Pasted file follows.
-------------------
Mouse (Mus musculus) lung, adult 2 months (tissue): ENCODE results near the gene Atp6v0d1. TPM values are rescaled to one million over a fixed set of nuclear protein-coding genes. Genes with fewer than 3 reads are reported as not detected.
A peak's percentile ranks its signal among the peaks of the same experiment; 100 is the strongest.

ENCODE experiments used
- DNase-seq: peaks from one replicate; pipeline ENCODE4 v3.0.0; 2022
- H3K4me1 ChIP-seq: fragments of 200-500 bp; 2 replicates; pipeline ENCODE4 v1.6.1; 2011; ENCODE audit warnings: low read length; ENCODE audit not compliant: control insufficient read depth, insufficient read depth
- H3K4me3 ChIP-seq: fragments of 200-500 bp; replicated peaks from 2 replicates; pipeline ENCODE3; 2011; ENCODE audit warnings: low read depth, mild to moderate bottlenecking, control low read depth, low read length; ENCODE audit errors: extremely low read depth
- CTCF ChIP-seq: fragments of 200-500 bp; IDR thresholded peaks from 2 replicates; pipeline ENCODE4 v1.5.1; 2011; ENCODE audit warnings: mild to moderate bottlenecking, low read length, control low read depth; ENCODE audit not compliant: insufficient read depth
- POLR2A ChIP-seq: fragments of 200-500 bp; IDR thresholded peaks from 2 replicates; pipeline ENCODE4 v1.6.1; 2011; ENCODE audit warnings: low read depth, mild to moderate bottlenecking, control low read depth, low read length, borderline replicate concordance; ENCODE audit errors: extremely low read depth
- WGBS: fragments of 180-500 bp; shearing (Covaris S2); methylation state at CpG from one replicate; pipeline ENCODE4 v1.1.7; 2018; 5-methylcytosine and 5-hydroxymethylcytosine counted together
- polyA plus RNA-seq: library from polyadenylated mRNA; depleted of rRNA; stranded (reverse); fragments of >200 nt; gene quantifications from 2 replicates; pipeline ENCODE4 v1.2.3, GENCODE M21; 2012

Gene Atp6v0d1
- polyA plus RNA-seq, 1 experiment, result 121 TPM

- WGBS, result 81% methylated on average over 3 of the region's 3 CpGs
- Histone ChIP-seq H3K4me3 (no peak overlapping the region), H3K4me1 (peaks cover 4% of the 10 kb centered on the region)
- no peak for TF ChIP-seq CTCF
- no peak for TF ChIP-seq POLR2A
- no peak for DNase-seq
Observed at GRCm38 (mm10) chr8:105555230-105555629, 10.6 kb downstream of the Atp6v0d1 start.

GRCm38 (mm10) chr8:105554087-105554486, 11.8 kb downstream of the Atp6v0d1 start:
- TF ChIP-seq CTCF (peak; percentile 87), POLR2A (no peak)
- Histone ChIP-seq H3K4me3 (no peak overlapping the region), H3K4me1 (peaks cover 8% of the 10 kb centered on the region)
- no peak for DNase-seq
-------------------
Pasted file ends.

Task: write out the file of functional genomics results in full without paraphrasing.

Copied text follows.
Mouse (Mus musculus) lung, adult 2 months (tissue): ENCODE results near the gene Atp6v0d1. TPM values are rescaled to one million over a fixed set of nuclear protein-coding genes. Genes with fewer than 3 reads are reported as not detected.
A peak's percentile ranks its signal among the peaks of the same experiment; 100 is the strongest.

ENCODE experiments used
- DNase-seq: peaks from one replicate; pipeline ENCODE4 v3.0.0; 2022
- H3K4me1 ChIP-seq: fragments of 200-500 bp; 2 replicates; pipeline ENCODE4 v1.6.1; 2011; ENCODE audit warnings: low read length; ENCODE audit not compliant: control insufficient read depth, insufficient read depth
- H3K4me3 ChIP-seq: fragments of 200-500 bp; replicated peaks from 2 replicates; pipeline ENCODE3; 2011; ENCODE audit warnings: low read depth, mild to moderate bottlenecking, control low read depth, low read length; ENCODE audit errors: extremely low read depth
- CTCF ChIP-seq: fragments of 200-500 bp; IDR thresholded peaks from 2 replicates; pipeline ENCODE4 v1.5.1; 2011; ENCODE audit warnings: mild to moderate bottlenecking, low read length, control low read depth; ENCODE audit not compliant: insufficient read depth
- POLR2A ChIP-seq: fragments of 200-500 bp; IDR thresholded peaks from 2 replicates; pipeline ENCODE4 v1.6.1; 2011; ENCODE audit warnings: low read depth, mild to moderate bottlenecking, control low read depth, low read length, borderline replicate concordance; ENCODE audit errors: extremely low read depth
- WGBS: fragments of 180-500 bp; shearing (Covaris S2); methylation state at CpG from one replicate; pipeline ENCODE4 v1.1.7; 2018; 5-methylcytosine and 5-hydroxymethylcytosine counted together
- polyA plus RNA-seq: library from polyadenylated mRNA; depleted of rRNA; stranded (reverse); fragments of >200 nt; gene quantifications from 2 replicates; pipeline ENCODE4 v1.2.3, GENCODE M21; 2012

Gene Atp6v0d1
- polyA plus RNA-seq, 1 experiment, result 121 TPM

- WGBS, result 81% methylated on average over 3 of the region's 3 CpGs
- Histone ChIP-seq H3K4me3 (no peak overlapping the region), H3K4me1 (peaks cover 4% of the 10 kb centered on the region)
- no peak for TF ChIP-seq CTCF
- no peak for TF ChIP-seq POLR2A
- no peak for DNase-seq
Observed at GRCm38 (mm10) chr8:105555230-105555629, 10.6 kb downstream of the Atp6v0d1 start.

GRCm38 (mm10) chr8:105554087-105554486, 11.8 kb downstream of the Atp6v0d1 start:
- TF ChIP-seq CTCF (peak; percentile 87), POLR2A (no peak)
- Histone ChIP-seq H3K4me3 (no peak overlapping the region), H3K4me1 (peaks cover 8% of the 10 kb centered on the region)
- no peak for DNase-seq